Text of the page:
Those who previously were uninformed about – or in denial of – the severity of the trials that face Christians around the world have had to come to grips with the graphic images of martyred men in orange jumpsuits on a Libyan seashore. Multiply those martyrs by the millions and spread them throughout punishment and prison camps in North Korea, scorched-earth villages in Sudan, bomb-blasted churches in Pakistan, house churches and police stations in China, corpse-lined streets in northern Nigeria, etcetera, and it’s the Fellowship of The Suffering.
As the Institute on Religion and Democracy’s Religious Liberty Director for 22 years, I have been privileged to know great sorrow for my persecuted brothers and sisters. The sorrow has been great because the persecution and death of fellow Christians is overwhelming in scale. And some sorrow has been great because it was more personal.
I didn’t know personally Reverend Mehdi Dibaj, sentenced to death for apostasy from Islam. But after reading his courageous testimony given before the Islamic court in Iran, and writing about his case in hopes of helping mobilize the world to speak out for him, it felt as if I knew him. We all rejoiced in January 1994 when he was miraculously set free. But we grieved just three days later when we heard that the man who told the world about Mehdi Dibaj, Bishop Haik Hovespian Mehr, had disappeared. His tortured body was found days later. And we grieved again in June of that year when the same thing happened to Mehdi Dibaj.
I did know Shahbaz Bhatti, valiant defender of human rights and the only Christian government minister in Pakistan. I had known Shahbaz for some ten years before he was brutally assassinated in March 2011 sitting in his car in front of his mother’s house. I grieved for my friend Shahbaz, who died in a hail of bullets, killed by Islamists who hated him for trying to bring justice against Pakistan’s egregious blasphemy laws. Shahbaz understood the ramifications of his commitment to the persecuted minorities and to his Lord Jesus Christ so well that he never married for fear of subjecting a wife and children to the loss of husband and father. I continue to grieve, especially when I watch the video he made with the BBC just four months before his martyrdom, when he declared, “I am following the Cross, and I am ready to die for the cause.”
The longer I have been an advocate for persecuted Christians, though, the more personal it has all become, whether it is the murder of a South Sudanese Archdeacon during a Holy Communion service, or the slaughter of some 150 Kenyan college students during Holy Week. And, I believe, the more personal it should be for all Christians.
We are all members of one Body. St. Paul says in 1 Corinthians 12: 26, “If one part of the body suffers, all the other parts share its suffering.” In Philippians 3, Paul said that he wanted to know Christ not only in “the power of His resurrection,” but also “the fellowship of His sufferings.” That Paul! Always pushing the envelope! We may never face an executioner’s sword, like Paul, but we Christians in the West can share in the fellowship of Christ’s sufferings too, when we share the suffering of those in Christ’s Body who are part of the Fellowship of The Suffering.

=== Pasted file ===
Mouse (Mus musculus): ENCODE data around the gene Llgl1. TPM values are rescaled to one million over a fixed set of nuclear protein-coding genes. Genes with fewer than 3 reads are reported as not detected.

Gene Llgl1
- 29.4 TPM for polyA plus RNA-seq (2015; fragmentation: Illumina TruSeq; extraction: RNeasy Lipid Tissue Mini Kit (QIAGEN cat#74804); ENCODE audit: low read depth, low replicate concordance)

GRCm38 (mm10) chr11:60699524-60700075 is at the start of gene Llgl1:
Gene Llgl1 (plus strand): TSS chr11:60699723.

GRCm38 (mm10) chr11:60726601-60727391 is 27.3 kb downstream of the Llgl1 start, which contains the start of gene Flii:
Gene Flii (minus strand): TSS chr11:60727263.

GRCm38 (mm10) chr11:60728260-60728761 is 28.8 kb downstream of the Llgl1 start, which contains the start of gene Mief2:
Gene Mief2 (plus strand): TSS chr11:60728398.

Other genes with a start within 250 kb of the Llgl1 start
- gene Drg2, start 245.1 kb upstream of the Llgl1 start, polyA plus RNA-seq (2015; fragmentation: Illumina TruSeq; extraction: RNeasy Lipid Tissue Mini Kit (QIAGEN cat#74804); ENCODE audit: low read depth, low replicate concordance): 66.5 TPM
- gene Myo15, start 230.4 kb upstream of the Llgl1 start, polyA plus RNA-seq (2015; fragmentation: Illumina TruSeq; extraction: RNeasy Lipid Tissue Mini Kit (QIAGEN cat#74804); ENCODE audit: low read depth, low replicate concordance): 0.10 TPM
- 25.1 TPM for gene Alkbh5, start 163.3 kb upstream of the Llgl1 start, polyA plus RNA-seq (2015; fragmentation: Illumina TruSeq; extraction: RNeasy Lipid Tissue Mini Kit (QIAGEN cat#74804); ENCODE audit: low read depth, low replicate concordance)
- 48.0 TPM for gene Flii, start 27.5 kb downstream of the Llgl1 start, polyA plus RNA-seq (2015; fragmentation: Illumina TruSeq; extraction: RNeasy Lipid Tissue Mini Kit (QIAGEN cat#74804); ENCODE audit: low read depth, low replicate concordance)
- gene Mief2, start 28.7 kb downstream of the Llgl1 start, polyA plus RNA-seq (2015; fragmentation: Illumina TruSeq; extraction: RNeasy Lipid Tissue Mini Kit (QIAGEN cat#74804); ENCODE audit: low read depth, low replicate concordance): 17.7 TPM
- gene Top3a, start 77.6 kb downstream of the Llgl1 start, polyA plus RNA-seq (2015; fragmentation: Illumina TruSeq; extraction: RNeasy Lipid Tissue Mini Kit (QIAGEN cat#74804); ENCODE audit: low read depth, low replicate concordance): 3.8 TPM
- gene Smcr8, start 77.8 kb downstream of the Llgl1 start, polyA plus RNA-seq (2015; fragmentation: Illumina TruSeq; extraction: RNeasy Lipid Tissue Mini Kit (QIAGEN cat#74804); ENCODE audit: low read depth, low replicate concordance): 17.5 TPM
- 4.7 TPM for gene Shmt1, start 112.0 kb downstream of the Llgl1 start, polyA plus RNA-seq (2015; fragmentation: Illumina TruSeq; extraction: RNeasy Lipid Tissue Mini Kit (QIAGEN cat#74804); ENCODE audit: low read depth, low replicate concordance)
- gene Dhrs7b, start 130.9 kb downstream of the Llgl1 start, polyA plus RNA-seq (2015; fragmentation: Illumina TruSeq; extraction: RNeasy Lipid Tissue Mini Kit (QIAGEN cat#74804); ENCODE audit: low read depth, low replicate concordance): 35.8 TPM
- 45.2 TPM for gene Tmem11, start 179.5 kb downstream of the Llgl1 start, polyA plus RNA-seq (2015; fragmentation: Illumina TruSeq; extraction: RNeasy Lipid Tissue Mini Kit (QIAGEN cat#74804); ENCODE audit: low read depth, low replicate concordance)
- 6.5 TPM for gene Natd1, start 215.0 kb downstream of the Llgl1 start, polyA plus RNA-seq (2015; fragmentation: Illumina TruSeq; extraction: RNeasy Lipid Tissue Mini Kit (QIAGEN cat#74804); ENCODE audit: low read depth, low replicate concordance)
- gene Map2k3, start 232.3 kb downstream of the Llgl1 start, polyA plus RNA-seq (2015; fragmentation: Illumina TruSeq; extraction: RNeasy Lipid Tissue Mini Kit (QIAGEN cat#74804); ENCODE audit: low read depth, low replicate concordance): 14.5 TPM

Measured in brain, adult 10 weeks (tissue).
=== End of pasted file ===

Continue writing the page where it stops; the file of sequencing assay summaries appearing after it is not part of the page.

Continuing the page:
The beautiful song by Matt and Beth Redman speaks of blessing the name of the Lord in all circumstances – in plentiful lands, in streams of abundance, in desert places, in the wilderness. . . and then declares:
Every blessing You pour out, I’ll turn back to praise.
When the darkness closes in, Lord, still I will say,
“Blessed be the Name of the Lord.”
We really like that first line! Sometimes when churches use it in worship they just repeat that line about 10 times, eyes closed, hands uplifted. Yes, Lord! Every blessing You pour out, I’ll turn back to praise! Then a perfunctory rush through the unpleasant part and back to the praise!
But the Fellowship of The Suffering is more familiar with the second line. They have seen the darkness close in, in the rolling tanks and trucks of ISIS, on the galloping horses of the Janjaweed, in the relentless attacks of Boko Haram. They are the testimony of faithfulness that still says, “Blessed be the Name of the Lord.”
The second verse of the Redmans’ hymn continues the theme. “Blessed be Your name on the road marked with suffering, though there’s pain in the offering.” Of course we in the West have experienced suffering, pain, and tremendous loss. But few of us have had to flee from our homes, and then again, still traumatized, flee from the place where we thought we had found refuge. But that is what thousands of Iraqi brothers and sisters have experienced on “the road marked with suffering” from Mosul to Qaraqosh to Erbil.
This blog post is not meant to inflict guilt. Well, maybe a little. . . I am Irish, after all! But it is meant to remind you when you sing hymns on Sunday – be they this one, or more traditional ones like “A Mighty Fortress is Our God” don’t focus on your enjoyment of the praise so much that you neglect the Fellowship of The Suffering. Don’t be afraid to allow the image of the martyred Christians on the beach in Libya to come to your mind as you sing, “the body they may kill.” Let it remind you to pray for the worldwide Body of Christ, the faithful who have died for Jesus. His Kingdom is forever.